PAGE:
Thursday, June 09, 2011

Column: A morning offering

The photo is of Osamu Nakamura, an artist and hermit living in the hills above Kamikatsu, Japan making tea for us on his mud hearth. (You can read more about Nakamura, and the community of Kamikatsu, here and here, as well as in the book A Different Kind of Luxury.)

This column appeared in the Catholic Standard & Times on 9 June 2011.

The favors of the Lord are not exhausted, his mercies are not spent;
They are renewed each morning, so great is his faithfulness. — Lamentations 3:22-23

My mother despaired of me. While my brothers scarfed down bowls of Frosted Flakes doused in milk and toast slathered in strawberry jam, her oldest child sipped a sweet milky cup of tea and nibbled on dry toast before bounding out the door to St. Luke’s. Breakfast was supposed to be the most important meal of the day, but I was uninterested.

My day still starts much the same way it did when I was in third grade. With a cup of tea, black and sweet — and with prayer. I reach for God before I reach for my glasses.

Living with electric lights, central heating and doors that firmly shut against the few dangers that lurk in the suburban night, I probably do not greet the dawn with quite the same sense of relief that my great-great-grandmother living in the Welsh hills did. Nor with quite the same sense of God’s abundant favors. She prayed over the coals when she banked them for the night, that God might be merciful and allow the embers to burst into flame once again in the morning. So that there would be light and heat, and breakfast.

In his Spiritual Exercises, St. Ignatius suggests we likewise bank the coals of our soul, deciding in prayer how to offer the day to come before we go to sleep at night. Then, following the long tradition of beginning each day with a prayer, the morning offering fans that intention into sparkling life. Burning passionately.

Morning prayer solidifies our intentions and sets the tone for our day. Theologian Dietrich Bonhoeffer suggests, too, that it reminds us of where our strength lies. The most important fuel for the work of the day is not found at the breakfast table, but in God. Like my mother, worried that I would not have the energy to get through to lunch, God wants to give us the energy and patience we need to manage.

The depth of what we can offer is well captured by St. Mechtilde of Magdeburg, a 13th-century monastic and mystic. She writes of hearing Jesus tell her, “When you awake in the morning, let your first act be to salute my Heart and to offer me your own.” The call that Mechtilde hears is not to see individual bits of our day as potential gifts to God — or potential sacrifices — but to see the whole of our selves, each challenge, each joy, each pain, each breath, as rooted solidly in God. Grace received, grace returned.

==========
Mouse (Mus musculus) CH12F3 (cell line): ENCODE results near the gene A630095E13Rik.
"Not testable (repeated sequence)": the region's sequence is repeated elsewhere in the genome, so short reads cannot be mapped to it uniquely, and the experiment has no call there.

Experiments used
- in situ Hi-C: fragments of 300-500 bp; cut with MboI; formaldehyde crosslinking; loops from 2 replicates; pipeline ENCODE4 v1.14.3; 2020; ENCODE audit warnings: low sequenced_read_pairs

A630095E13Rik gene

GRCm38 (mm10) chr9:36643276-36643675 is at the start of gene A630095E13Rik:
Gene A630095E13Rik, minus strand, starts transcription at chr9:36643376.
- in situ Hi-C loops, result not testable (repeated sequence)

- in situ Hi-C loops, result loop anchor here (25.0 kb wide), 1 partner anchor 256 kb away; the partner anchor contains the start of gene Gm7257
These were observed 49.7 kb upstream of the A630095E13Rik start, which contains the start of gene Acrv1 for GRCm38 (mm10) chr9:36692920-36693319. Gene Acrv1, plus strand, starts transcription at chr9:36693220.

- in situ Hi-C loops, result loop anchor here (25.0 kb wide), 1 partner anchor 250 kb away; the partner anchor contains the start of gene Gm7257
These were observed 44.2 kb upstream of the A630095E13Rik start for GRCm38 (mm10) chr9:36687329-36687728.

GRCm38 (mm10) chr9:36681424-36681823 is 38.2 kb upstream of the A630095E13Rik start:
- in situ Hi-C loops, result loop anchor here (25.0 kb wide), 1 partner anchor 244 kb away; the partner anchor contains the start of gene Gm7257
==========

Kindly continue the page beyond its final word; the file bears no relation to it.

By the time I went to high school, my mother had given up trying to get me to have more than tea first thing in the morning. My mother has gone to her reward, but each morning as I spoon tea leaves into my cup in the kitchen, I remember her desire that I have what I needed to start the day. And when I roll over and hit the alarm in the morning, I remember God’s desire that I have what I need. God’s breath, blowing to life the fires banked in my soul the night before.

Lord God, our strength and our salvation, put in us the flame of your love and make our love for you grow to a perfect love which reaches to our neighbor. Amen. — Psalm-prayer from the Office of Readings, Wednesday, Week I


  1. Lovely column and so nice to see one of my Helfta ladies quoted! Picky historical point: Mechthild of Magdeburg is properly a beguine, rather than a monastic like Gertrud of Helfta or Mechtild of Hackeborn. M of M spent most of her long life in the city and took refuge at Helfta only in her final years when she was failing in health and sight as well as persecuted for her critiques of clerical corruption. The sisters helped her finish Book 7 of the Flowing Light of the Godhead, and her influence probably really sparked the mysticism and writing of the younger women.

  2. Not picky at's always a delight to get some expert commentary!

  3. Oh Michelle, what a lovely and moving post, so evocative. I could taste the tea, imagine the toast and feel the whoosh your unbreakfasted child-self out the door!

    And the idea of the monk in his hut, making you tea, I like that too.

    This is beautiful, reaching for God before your glasses. To that I say, amen and amen and amen.

  4. Such a great blog. Culture opens so many doors. Congratulations. Paul Quintero.